Home' Technology Review : May June 2007 Contents 10 FROM THE EDITOR
TECHNOLOGY REVIEW /
From the Editor
On Beautiful Machines
Well-designed technologies are minimally complicated
Iam writing this column on my new 17-inch Apple
MacBook Pro---and oh, man, it s a beautiful machine.
I have owned this model of computer before. I used
my old MacBook Pro until the other day; but sadly, for-
eign travel dented its aluminum casing, dulled all its sur-
faces with dust and oil, and reduced its screen to ickering
fog---and as it ceased to be new, I became insensible to
its virtues. But this machine is box-fresh, and novelty has
rekindled my crush. (You can see my actual laptop on
page 43, where its design is praised as iconic.)
I love my MacBook Pro because its broad but slim body
seems luxuriously solid yet also gracefully light. I love how
the resistance subtly increases when I press a key, atter-
ing my touch. I love the crisp de nition of the graphics on
its large, luminous screen. Most of all, I love how all my
Macintosh software shares an elegant iconography and
navigation scheme, and how all my Apple hardware works
together uncomplainingly. The 17-inch MacBook Pro, in
the famous phrase of Steve Jobs, Apple s founder and chief
executive, is "insanely great."
The software application I am using is Microsoft Word.
It is not beautiful. Above this document is a toolbar with
more than 30 icons, many of whose meanings escape me.
Above the toolbar are 12 pull-down menus, each with
countless functions, and although I have been using Word
as my principal professional tool for more than 13 years,
I still don t know which functions can be found in which
menus, because there are too many functions, arranged
with too little logic. Everywhere, there are pullulating fea-
tures, obscure jargon, and confusing organization.
What makes a machine beautiful? In this issue of Tech-
nology Review, we ask what makes for good industrial
and interactive design in technology products. Editing
these stories, and thinking about artifacts as di erent as
the MacBook Pro and Word, has suggested some tentative
answers to me.
One common answer is that technology design should
be simple. Certainly, thoughtful designers disdain "fea-
ture bloat," in which business managers add more and
more features to products in order to appeal to more mar-
kets. In "Di erent" (p. 54), Daniel Turner s account of
why Apple s products are so reliably well designed, Don
Norman, who was vice president of advanced technology
at Apple, says feature bloat is di cult to resist: "The hard-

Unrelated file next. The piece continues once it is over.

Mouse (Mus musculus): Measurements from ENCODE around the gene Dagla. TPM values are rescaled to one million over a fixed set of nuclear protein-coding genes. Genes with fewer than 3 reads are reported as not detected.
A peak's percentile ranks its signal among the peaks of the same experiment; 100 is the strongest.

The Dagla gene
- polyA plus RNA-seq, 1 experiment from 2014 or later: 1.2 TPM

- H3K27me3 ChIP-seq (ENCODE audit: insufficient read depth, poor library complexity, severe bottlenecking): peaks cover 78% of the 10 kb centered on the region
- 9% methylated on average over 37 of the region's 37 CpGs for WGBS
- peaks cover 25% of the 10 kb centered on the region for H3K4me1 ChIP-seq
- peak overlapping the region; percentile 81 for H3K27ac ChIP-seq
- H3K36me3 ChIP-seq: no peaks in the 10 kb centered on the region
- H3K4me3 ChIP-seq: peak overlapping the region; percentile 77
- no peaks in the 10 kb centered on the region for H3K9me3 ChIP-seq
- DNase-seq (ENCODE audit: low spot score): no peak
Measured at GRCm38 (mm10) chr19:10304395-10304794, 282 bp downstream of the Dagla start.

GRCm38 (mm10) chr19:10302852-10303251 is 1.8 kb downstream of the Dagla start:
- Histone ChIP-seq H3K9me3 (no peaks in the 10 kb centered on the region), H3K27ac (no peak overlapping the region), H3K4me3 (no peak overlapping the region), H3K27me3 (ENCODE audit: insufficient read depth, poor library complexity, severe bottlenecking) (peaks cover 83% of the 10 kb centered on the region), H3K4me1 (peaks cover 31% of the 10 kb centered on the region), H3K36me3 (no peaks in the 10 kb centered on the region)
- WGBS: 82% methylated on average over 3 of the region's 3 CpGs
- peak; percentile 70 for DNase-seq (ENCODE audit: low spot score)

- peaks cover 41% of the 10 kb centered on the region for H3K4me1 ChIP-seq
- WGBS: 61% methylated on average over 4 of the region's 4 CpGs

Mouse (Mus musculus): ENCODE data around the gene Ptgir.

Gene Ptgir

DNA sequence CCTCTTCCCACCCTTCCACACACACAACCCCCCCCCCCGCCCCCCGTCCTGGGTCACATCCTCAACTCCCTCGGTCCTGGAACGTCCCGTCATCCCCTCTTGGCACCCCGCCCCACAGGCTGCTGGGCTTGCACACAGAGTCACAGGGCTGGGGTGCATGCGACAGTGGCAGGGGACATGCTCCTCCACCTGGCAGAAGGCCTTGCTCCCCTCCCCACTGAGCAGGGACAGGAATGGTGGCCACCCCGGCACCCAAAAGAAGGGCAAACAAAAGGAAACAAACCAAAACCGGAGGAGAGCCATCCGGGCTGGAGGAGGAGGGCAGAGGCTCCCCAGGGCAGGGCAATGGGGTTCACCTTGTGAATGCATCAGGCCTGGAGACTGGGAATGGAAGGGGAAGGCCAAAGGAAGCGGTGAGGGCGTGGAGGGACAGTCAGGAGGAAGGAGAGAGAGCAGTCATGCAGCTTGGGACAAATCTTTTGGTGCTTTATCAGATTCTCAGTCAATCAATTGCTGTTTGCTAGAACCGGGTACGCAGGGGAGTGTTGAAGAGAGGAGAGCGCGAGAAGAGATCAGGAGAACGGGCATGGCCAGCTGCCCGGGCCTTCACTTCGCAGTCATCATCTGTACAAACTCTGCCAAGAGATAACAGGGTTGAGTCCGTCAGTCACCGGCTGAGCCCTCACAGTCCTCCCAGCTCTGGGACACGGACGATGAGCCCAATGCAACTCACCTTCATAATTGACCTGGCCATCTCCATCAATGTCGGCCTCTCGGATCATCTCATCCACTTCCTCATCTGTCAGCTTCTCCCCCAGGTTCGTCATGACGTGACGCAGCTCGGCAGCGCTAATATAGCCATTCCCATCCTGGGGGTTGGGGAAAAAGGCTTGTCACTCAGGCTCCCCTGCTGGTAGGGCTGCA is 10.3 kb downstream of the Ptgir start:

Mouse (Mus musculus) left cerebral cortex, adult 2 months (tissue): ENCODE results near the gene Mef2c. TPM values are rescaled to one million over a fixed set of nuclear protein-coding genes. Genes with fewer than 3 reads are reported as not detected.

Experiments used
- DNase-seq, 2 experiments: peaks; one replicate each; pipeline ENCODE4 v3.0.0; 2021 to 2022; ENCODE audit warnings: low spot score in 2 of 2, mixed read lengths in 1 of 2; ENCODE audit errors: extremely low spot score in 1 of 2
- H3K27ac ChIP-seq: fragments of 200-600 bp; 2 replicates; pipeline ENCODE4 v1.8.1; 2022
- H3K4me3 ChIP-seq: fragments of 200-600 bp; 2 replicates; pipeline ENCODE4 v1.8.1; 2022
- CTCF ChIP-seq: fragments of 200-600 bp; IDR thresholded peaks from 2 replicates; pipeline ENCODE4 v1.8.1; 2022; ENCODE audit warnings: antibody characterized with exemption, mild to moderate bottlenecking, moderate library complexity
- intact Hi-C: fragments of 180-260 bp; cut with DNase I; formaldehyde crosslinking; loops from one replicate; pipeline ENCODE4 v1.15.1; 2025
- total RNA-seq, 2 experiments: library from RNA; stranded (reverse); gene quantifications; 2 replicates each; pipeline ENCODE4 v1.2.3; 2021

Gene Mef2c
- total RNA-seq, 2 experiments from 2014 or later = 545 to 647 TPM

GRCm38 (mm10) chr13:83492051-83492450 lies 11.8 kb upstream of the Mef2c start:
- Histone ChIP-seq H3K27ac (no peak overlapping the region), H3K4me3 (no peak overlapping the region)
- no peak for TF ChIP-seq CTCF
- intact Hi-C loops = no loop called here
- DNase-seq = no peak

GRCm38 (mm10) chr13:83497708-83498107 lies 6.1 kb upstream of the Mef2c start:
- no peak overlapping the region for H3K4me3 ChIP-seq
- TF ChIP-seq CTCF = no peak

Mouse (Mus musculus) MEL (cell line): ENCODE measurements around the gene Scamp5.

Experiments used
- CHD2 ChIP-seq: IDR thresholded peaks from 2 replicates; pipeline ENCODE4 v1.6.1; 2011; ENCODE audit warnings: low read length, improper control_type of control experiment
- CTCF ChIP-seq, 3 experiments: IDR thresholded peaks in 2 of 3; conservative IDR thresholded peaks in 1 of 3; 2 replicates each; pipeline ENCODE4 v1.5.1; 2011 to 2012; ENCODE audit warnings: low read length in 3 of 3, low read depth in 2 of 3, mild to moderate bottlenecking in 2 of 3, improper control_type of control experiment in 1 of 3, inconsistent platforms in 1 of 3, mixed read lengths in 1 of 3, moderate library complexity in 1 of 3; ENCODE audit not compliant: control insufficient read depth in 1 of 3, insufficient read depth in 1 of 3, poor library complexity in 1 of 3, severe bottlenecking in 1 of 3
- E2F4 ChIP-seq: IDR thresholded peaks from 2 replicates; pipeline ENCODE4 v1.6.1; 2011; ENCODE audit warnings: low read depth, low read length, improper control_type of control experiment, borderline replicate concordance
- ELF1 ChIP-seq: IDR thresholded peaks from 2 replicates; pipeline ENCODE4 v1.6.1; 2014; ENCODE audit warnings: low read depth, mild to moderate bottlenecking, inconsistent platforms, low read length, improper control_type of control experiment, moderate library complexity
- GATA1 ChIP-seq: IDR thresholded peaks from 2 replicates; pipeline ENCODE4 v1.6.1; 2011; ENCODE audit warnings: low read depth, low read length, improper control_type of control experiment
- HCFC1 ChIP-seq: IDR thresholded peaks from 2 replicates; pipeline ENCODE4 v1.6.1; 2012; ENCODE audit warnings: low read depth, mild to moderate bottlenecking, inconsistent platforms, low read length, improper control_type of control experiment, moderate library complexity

est part of design ... is keeping features out." But keeping it
simple can create the Palm, the BlackBerry, or the iPod.
Still, simplicity seems an insu cient explanation for
good design. It s easier for some machines than others to
be simple, because they have fewer functions. The Palm,
BlackBerry, and iPod have beautiful designs, but they do
only a few simple things, and their beauty was less labori-
ously achieved than that of the MacBook Pro, which allows
its users to perform a wonderful variety of di cult tasks.
The truth, perhaps, is that well-designed machines,
whether they have few or many functions, should be mini-
mally complicated. That is, they should have no more
functions than is reasonable given their form; every func-
tion should be no more complicated than it needs to be;
and the way each function works should be intuitively easy
to understand. As Albert Einstein may have said, "Make
things as simple as possible, but not simpler."
For example, a well-designed multifunction mobile
device like the Helio Ocean (whose conception, design,
and development David Talbot describes in "Soul of a
New Mobile Machine" on page 46) is complicated insofar
as it can be used for talking and messaging, gaming and
Web searching, social and geo-computing. But all these
functions are socially and contextually appropriate. Indi-
vidual functions---say, e-mail---have been stripped of fea-
tures that would feel frustratingly extraneous on a small
screen; and anyone could straightaway use the device who
had never seen it before.
By contrast, Word is badly designed not because it is
complicated but because it is needlessly complicated.
Our design issue describes a few other characteristics of
good technology design: it generally derives from collabo-
ration among people in diverse elds, who are nonethe-
less subject to the focus and discipline of a tasteful despot
like Steve Jobs; at its best, it is genuinely innovative, push-
ing manufacturers and engineers to develop new processes
and techniques; and so on.
All of this matters because technology, which was at
rst the hobby of enthusiasts and then the property of pro-
fessionals, is today used by billions in their daily lives. The
further triumph of technology depends on good design.
When a technology becomes a consumer product, says Bill
Moggridge, a cofounder of Ideo and designer of the GRiD
Compass, the rst laptop computer (see Q&A, p. 30), "it s
completely essential for success that the thing is enjoyable
to use and easy to learn. It fails unless it is."
Write to me and tell me what you think good design is
at firstname.lastname@example.org. Jason Pontin
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